The Island of Mannahatta

By Beatty, Mary Lou | Humanities, September/October 1999 | Go to article overview

The Island of Mannahatta


Beatty, Mary Lou, Humanities


In the 1600s, the place was known as "mannahatta," an Indian word for "island of hills" or "place of general inebriation." It was a narrow and not-too-long strip of land where two rivers converged on a harbor. Voyagers from the Dutch West India Company landed there in 1624 and began building cabins and a fort and a counting house. It was the beginning of what would become New York City.

"Other settlements soon sprang up around the harbor," we are told, "including the village of Breuckelen, named for a town back in Holland, and up along the East River, a sprawling plantation, owned by a Danish farmer, Jonas Bronck. It was soon known simply as 'the Broncks."'

How the small Dutch outpost grew into a world-class city is traced in a documentary airing this fall, produced by Ric Burns and supported by NEH. The narrative recounts how the Dutch eventually lost out in the free-for-all trade in the Atlantic, and how its English landlords arrived and renamed it for the Duke of York.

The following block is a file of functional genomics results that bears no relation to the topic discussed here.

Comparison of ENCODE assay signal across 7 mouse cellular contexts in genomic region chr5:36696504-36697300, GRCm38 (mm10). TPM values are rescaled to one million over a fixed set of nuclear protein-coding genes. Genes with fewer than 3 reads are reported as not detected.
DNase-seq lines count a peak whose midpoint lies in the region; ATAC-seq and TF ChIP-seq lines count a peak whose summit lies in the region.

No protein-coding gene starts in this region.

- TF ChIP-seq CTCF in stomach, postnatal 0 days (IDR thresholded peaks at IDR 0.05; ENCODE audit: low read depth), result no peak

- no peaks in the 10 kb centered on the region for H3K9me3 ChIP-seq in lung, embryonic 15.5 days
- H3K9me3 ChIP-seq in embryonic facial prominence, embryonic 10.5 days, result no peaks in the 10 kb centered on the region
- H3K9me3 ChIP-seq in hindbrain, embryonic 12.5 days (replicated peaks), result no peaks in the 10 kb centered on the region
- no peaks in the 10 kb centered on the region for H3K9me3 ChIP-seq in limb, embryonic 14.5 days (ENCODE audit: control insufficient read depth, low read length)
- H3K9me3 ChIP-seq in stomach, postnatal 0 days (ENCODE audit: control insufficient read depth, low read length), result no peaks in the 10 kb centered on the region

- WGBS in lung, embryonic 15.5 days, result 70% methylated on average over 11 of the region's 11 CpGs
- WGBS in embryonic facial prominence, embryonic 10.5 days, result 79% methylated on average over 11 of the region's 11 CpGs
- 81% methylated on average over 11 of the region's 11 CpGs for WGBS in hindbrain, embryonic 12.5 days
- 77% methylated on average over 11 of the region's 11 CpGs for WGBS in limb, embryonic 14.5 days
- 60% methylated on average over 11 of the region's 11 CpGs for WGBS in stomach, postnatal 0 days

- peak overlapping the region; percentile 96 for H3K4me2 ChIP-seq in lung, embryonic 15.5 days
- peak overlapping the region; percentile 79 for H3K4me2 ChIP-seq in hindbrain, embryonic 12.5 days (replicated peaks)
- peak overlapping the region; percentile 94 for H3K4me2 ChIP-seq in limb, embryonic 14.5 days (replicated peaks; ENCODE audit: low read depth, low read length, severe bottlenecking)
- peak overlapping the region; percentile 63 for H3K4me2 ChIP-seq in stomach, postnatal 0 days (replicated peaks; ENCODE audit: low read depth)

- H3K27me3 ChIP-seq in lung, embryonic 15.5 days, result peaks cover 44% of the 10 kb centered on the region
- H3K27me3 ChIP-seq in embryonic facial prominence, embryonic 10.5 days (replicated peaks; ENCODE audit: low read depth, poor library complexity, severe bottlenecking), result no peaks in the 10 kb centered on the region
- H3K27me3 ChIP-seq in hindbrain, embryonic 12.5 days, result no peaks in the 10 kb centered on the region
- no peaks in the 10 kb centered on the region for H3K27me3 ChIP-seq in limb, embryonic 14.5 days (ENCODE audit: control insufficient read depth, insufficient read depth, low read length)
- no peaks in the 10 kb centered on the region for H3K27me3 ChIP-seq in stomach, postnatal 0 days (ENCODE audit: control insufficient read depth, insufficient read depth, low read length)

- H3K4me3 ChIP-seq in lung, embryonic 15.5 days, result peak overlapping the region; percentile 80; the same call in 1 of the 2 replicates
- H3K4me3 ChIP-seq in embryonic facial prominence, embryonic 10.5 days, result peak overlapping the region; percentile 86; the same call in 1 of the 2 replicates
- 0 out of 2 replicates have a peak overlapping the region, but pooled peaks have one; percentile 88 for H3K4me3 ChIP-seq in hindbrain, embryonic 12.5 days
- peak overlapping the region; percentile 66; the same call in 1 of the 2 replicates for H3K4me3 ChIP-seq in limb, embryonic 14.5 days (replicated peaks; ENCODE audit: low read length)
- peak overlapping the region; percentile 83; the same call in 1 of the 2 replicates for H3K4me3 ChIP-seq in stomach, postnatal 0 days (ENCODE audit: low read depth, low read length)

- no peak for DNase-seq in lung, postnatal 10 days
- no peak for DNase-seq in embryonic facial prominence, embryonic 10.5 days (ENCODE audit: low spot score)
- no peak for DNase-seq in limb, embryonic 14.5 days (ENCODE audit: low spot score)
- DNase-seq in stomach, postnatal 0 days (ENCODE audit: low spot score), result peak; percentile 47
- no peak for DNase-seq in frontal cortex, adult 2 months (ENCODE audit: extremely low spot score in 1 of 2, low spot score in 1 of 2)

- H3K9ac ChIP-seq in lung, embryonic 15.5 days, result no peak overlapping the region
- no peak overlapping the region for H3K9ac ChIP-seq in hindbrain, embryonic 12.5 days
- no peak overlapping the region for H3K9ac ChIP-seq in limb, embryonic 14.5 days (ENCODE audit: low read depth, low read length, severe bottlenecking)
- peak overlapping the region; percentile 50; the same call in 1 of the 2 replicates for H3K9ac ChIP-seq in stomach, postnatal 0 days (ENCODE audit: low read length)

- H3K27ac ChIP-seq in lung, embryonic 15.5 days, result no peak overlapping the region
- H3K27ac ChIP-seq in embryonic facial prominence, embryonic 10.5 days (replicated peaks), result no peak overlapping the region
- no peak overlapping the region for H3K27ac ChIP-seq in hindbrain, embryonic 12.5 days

In the twelve-hour film we meet the heroes and charlatans and visionaries who have populated the city's history. Among them we encounter the New Yorker who was the richest of them all-J. P. Morgan, financier of railroads, creator of conglomerates, connoisseur of art and of women. Jean Strouse, who has written a biography of Morgan, talks about his complexities with NEH Chairman William R. Ferris. Was Morgan a robber baron or do-gooder? At one point, Strouse points out, he saved the American economy from bankruptcy only to find much of the nation appalled rather than grateful.

Morgan, like his contemporary Henry James, drew his cultural compass from Europe. Its treasures filled his house on Fifth Avenue; he gave Old Masters to the new Metropolitan Museum of Art. …

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